A study conducted by English researchers has noted a correlation between areas that consume fluoridated water and an increased incidence of hypothyroidism, which can lead to symptoms like fatigue, depression and weight gain.
Researchers at the University of Kent in Canterbury are urging public health authorities to halt the practice of adding fluoride to municipal drinking water supplies after finding “that water fluoridation above a certain level is linked to 30% higher than expected rate of underactive thyroid.”
The thyroid gland secretes hormones that help the body regulate metabolism, heart rate, blood pressure and body temperature.
The researchers’ findings “could mean that up to 15,000 people are suffering needlessly from thyroid problems,” reports The Telegraph.
Scientists considered fluoride levels in different areas with data provided by the Drinking Water Inspectorate and compared it with the prevalence of underactive hypothyroidism as diagnosed by doctors in England between 2012 and 2013.
They also looked at the trend in two cities, West Midlands, where fluoride is currently added to the water, and Greater Manchester, which does not fluoridate its water supplies.
“After taking account of influential factors, such as gender and age, both of which are linked to increased risk of hypothyroidism, they found an association between rates of the condition and levels of fluoride in the drinking water,” a report regarding the study published by the University of Kent reads. “In areas with fluoride levels above 0.7mg/l, they found higher than expected rates of hypothyroidism than in areas with levels below this dilution.”
While acknowledging that the team’s research was “observational,” the author of the study, Professor Stephen Peckham, issued a recommendation urging health authorities to consider reducing public fluoride exposure.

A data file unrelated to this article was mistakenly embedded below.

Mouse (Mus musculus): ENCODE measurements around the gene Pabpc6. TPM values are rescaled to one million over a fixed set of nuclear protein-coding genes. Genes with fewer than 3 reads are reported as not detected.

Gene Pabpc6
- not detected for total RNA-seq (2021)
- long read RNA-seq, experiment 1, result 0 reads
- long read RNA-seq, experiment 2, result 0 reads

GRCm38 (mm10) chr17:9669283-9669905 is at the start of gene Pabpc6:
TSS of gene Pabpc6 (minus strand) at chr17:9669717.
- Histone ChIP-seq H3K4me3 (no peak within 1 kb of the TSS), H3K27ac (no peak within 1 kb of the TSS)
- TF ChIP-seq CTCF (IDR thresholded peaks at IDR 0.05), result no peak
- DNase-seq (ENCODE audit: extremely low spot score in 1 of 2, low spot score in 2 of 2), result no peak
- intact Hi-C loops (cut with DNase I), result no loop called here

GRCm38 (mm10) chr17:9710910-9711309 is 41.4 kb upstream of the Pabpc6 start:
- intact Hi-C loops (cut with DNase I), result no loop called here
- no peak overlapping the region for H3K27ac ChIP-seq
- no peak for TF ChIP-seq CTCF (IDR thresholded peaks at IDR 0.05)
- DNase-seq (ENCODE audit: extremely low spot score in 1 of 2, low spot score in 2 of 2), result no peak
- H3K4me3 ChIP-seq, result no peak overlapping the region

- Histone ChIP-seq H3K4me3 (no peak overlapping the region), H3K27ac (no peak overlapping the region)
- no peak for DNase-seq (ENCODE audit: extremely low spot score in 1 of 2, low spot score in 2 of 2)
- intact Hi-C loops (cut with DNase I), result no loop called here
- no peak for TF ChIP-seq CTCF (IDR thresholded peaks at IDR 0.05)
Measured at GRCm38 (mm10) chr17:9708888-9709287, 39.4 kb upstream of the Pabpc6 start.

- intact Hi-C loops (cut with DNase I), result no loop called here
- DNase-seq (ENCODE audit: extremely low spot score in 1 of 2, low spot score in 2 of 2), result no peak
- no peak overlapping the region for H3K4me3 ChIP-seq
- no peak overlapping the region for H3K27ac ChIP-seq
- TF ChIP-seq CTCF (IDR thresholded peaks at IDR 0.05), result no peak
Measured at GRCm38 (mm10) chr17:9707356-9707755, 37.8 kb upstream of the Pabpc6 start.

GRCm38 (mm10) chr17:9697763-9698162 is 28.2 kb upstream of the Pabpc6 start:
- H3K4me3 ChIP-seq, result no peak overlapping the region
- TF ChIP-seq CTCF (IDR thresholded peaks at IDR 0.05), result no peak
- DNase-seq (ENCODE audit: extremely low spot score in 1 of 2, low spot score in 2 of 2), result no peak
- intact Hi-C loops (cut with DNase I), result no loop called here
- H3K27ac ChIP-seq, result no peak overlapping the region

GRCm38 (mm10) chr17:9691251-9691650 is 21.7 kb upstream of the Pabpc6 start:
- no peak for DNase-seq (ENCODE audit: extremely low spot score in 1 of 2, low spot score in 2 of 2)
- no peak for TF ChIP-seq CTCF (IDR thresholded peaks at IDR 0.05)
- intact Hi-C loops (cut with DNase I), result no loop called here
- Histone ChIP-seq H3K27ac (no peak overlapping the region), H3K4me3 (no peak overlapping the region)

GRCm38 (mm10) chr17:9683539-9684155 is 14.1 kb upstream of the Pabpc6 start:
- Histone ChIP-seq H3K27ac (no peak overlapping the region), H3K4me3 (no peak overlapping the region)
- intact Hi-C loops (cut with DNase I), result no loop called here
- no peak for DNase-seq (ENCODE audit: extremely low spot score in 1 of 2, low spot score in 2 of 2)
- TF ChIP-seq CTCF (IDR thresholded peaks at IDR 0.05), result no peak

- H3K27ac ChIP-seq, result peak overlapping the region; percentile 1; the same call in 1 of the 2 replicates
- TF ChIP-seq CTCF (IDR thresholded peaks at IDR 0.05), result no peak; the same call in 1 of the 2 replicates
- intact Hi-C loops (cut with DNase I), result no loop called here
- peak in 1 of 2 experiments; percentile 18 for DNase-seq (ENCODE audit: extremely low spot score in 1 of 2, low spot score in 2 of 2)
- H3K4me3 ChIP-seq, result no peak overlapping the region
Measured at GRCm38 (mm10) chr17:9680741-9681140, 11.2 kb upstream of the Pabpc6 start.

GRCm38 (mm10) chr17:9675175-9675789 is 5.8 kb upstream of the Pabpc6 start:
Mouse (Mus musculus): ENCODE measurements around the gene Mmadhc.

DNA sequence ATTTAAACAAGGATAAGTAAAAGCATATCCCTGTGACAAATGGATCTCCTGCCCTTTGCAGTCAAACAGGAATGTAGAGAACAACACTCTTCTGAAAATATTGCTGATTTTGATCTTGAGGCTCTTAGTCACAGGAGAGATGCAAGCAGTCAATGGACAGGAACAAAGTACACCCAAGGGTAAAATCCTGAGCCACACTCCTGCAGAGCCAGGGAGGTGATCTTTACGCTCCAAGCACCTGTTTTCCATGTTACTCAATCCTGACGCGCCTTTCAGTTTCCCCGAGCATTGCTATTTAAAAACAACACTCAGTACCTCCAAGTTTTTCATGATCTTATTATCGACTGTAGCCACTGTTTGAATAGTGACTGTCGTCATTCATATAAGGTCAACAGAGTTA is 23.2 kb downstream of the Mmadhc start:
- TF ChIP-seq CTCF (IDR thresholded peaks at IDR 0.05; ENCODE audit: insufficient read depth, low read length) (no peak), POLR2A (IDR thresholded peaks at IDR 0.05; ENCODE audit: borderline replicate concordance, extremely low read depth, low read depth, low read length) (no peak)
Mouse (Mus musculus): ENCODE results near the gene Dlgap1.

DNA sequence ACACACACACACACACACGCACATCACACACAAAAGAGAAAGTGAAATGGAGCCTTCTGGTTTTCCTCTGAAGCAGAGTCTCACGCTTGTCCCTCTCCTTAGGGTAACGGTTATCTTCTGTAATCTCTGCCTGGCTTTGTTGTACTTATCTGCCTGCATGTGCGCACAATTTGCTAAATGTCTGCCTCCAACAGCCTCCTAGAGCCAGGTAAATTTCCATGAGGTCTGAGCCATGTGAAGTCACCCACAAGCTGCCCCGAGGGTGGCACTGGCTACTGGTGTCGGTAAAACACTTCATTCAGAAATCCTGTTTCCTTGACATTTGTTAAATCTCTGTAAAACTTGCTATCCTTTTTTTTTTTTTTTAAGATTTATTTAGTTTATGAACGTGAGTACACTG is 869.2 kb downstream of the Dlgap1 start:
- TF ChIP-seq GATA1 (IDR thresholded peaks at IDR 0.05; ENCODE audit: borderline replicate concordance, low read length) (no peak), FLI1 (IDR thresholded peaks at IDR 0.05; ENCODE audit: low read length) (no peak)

“I think it is concerning for people living in those areas,” Peckham said. “Underactive thyroid is a particularly nasty thing to have and it can lead to other long term health problems. I do think councils need to think again about putting fluoride in the water. There are far safer ways to improve dental health.”
Professor Peckham also recommended to “stop those reliant on ingested fluoride and switch to topical fluoride-based and non-fluoride-based interventions.”
Public health authorities were quick to attack the science behind the findings, claiming that years of fluoride-tainted water ingestion proved it to be safe.
“The totality of evidence, accumulated over decades of research, tells us that water fluoridation is a safe and effective public health measure, and shows no association with reduced thyroid function,” an official with Public Health England said in response to the study.
However, other studies have found fluoride, listed by the EPA as a “Chemical with Substantial Evidence of Developmental Neurotoxicity,” to have detrimental effects.
A Harvard research study, for example, showed “children in high fluoride areas had significantly lower IQ than those who lived in low fluoride areas.”
Another Harvard study, covered by the London Observer in 2005, also found that “Fluoride in tap water can cause bone cancer in boys,” and that “boys exposed to fluoride between the ages of five and 10 will suffer an increased rate of osteosarcoma – bone cancer – between the ages of 10 and 19.”
A study published by General Dentistry researchers found that “Excessive fluoride consumption during the first 2 years of life is associated with an increased risk of dental fluorosis.” Researchers tested 360 baby food samples and found that “All foods tested had detectable amounts of fluoride.”
A 2006 Chinese study also found fluoride in drinking water “can cause damage to liver and kidney functions in children.
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